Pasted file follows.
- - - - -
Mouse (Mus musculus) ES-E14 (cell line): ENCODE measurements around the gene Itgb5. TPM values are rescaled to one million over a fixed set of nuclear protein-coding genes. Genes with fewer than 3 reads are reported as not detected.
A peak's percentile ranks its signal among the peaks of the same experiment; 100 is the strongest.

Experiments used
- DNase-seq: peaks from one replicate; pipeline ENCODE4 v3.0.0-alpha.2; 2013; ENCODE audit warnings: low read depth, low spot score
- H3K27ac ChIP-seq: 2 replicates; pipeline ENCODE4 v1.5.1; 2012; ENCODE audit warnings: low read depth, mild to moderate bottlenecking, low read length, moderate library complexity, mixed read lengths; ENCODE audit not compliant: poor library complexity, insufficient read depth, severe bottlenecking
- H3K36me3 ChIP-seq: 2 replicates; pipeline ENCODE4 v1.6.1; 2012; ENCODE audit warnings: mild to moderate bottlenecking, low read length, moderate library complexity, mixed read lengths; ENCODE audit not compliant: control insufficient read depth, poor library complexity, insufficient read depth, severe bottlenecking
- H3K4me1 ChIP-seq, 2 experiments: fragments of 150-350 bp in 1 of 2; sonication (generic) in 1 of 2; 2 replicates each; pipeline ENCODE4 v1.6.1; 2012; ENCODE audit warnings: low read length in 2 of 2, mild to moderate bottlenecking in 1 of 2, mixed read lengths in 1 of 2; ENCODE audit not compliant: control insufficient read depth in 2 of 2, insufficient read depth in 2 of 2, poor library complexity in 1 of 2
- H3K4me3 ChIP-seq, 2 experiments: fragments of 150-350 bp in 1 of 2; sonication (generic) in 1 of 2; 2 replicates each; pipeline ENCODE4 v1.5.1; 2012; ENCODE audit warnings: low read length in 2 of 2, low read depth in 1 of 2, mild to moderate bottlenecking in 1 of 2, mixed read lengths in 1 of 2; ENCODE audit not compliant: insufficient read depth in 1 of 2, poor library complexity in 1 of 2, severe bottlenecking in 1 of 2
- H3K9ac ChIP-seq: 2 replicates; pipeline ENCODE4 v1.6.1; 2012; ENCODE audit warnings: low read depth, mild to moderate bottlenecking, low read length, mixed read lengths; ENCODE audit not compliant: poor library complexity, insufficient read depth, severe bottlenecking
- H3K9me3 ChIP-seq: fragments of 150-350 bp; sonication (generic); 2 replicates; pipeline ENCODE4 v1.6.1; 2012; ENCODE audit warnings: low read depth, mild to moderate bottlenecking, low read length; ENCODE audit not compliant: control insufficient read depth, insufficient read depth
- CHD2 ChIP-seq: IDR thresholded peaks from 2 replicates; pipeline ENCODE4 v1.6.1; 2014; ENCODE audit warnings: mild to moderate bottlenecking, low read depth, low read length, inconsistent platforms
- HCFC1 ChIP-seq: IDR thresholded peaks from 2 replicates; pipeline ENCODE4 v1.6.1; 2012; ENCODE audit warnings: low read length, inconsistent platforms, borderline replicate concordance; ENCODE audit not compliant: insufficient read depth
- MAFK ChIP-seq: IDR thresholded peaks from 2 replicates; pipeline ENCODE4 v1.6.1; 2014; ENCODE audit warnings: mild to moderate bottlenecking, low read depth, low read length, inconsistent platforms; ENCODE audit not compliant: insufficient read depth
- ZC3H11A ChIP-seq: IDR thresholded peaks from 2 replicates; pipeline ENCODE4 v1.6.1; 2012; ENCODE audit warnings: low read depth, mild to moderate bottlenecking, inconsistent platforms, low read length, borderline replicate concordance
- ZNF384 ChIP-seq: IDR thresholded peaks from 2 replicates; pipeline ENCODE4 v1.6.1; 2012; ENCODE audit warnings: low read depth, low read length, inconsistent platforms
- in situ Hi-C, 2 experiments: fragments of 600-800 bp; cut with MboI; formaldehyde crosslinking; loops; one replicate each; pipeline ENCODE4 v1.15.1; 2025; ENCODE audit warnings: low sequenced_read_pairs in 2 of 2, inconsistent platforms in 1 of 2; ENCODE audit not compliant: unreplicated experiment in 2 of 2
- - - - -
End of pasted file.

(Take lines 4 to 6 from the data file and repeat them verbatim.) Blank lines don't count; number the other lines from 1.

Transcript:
- DNase-seq: peaks from one replicate; pipeline ENCODE4 v3.0.0-alpha.2; 2013; ENCODE audit warnings: low read depth, low spot score
- H3K27ac ChIP-seq: 2 replicates; pipeline ENCODE4 v1.5.1; 2012; ENCODE audit warnings: low read depth, mild to moderate bottlenecking, low read length, moderate library complexity, mixed read lengths; ENCODE audit not compliant: poor library complexity, insufficient read depth, severe bottlenecking
- H3K36me3 ChIP-seq: 2 replicates; pipeline ENCODE4 v1.6.1; 2012; ENCODE audit warnings: mild to moderate bottlenecking, low read length, moderate library complexity, mixed read lengths; ENCODE audit not compliant: control insufficient read depth, poor library complexity, insufficient read depth, severe bottlenecking